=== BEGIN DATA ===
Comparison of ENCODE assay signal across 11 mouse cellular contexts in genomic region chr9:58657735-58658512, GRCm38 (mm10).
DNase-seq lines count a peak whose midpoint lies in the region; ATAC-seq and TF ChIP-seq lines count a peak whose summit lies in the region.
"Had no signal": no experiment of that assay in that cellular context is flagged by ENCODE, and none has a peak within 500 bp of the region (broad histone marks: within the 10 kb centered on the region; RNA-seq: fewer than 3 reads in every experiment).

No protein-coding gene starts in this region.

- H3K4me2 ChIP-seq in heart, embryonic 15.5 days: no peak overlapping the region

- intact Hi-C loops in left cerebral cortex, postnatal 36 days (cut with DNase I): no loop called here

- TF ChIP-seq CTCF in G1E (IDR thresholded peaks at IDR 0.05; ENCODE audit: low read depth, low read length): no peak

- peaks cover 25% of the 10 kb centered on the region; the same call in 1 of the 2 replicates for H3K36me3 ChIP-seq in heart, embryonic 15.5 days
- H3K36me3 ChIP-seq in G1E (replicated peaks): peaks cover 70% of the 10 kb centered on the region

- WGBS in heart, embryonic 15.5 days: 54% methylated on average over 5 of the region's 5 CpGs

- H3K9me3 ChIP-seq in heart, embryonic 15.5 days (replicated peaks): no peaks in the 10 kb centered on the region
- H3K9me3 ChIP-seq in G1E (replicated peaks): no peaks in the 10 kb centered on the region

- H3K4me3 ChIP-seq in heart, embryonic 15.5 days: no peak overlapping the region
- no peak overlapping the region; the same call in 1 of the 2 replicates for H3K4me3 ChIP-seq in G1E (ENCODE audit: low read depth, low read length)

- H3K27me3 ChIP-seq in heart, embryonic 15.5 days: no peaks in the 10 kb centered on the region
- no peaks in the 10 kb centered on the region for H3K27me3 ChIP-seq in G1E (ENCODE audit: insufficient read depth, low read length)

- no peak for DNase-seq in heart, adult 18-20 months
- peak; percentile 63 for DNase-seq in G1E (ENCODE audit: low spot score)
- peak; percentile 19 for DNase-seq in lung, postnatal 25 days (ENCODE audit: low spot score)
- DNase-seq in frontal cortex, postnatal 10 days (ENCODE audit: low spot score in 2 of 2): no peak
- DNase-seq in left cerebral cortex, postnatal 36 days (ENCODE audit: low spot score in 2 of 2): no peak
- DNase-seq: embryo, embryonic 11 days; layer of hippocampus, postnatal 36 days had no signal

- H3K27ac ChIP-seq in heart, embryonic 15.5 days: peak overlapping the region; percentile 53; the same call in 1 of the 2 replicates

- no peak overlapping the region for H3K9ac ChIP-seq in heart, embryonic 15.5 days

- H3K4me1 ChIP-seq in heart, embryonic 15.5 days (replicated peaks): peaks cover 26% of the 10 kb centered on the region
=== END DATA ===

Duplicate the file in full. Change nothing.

Comparison of ENCODE assay signal across 11 mouse cellular contexts in genomic region chr9:58657735-58658512, GRCm38 (mm10).
DNase-seq lines count a peak whose midpoint lies in the region; ATAC-seq and TF ChIP-seq lines count a peak whose summit lies in the region.
"Had no signal": no experiment of that assay in that cellular context is flagged by ENCODE, and none has a peak within 500 bp of the region (broad histone marks: within the 10 kb centered on the region; RNA-seq: fewer than 3 reads in every experiment).

No protein-coding gene starts in this region.

- H3K4me2 ChIP-seq in heart, embryonic 15.5 days: no peak overlapping the region

- intact Hi-C loops in left cerebral cortex, postnatal 36 days (cut with DNase I): no loop called here

- TF ChIP-seq CTCF in G1E (IDR thresholded peaks at IDR 0.05; ENCODE audit: low read depth, low read length): no peak

- peaks cover 25% of the 10 kb centered on the region; the same call in 1 of the 2 replicates for H3K36me3 ChIP-seq in heart, embryonic 15.5 days
- H3K36me3 ChIP-seq in G1E (replicated peaks): peaks cover 70% of the 10 kb centered on the region

- WGBS in heart, embryonic 15.5 days: 54% methylated on average over 5 of the region's 5 CpGs

- H3K9me3 ChIP-seq in heart, embryonic 15.5 days (replicated peaks): no peaks in the 10 kb centered on the region
- H3K9me3 ChIP-seq in G1E (replicated peaks): no peaks in the 10 kb centered on the region

- H3K4me3 ChIP-seq in heart, embryonic 15.5 days: no peak overlapping the region
- no peak overlapping the region; the same call in 1 of the 2 replicates for H3K4me3 ChIP-seq in G1E (ENCODE audit: low read depth, low read length)

- H3K27me3 ChIP-seq in heart, embryonic 15.5 days: no peaks in the 10 kb centered on the region
- no peaks in the 10 kb centered on the region for H3K27me3 ChIP-seq in G1E (ENCODE audit: insufficient read depth, low read length)

- no peak for DNase-seq in heart, adult 18-20 months
- peak; percentile 63 for DNase-seq in G1E (ENCODE audit: low spot score)
- peak; percentile 19 for DNase-seq in lung, postnatal 25 days (ENCODE audit: low spot score)
- DNase-seq in frontal cortex, postnatal 10 days (ENCODE audit: low spot score in 2 of 2): no peak
- DNase-seq in left cerebral cortex, postnatal 36 days (ENCODE audit: low spot score in 2 of 2): no peak
- DNase-seq: embryo, embryonic 11 days; layer of hippocampus, postnatal 36 days had no signal

- H3K27ac ChIP-seq in heart, embryonic 15.5 days: peak overlapping the region; percentile 53; the same call in 1 of the 2 replicates

- no peak overlapping the region for H3K9ac ChIP-seq in heart, embryonic 15.5 days

- H3K4me1 ChIP-seq in heart, embryonic 15.5 days (replicated peaks): peaks cover 26% of the 10 kb centered on the region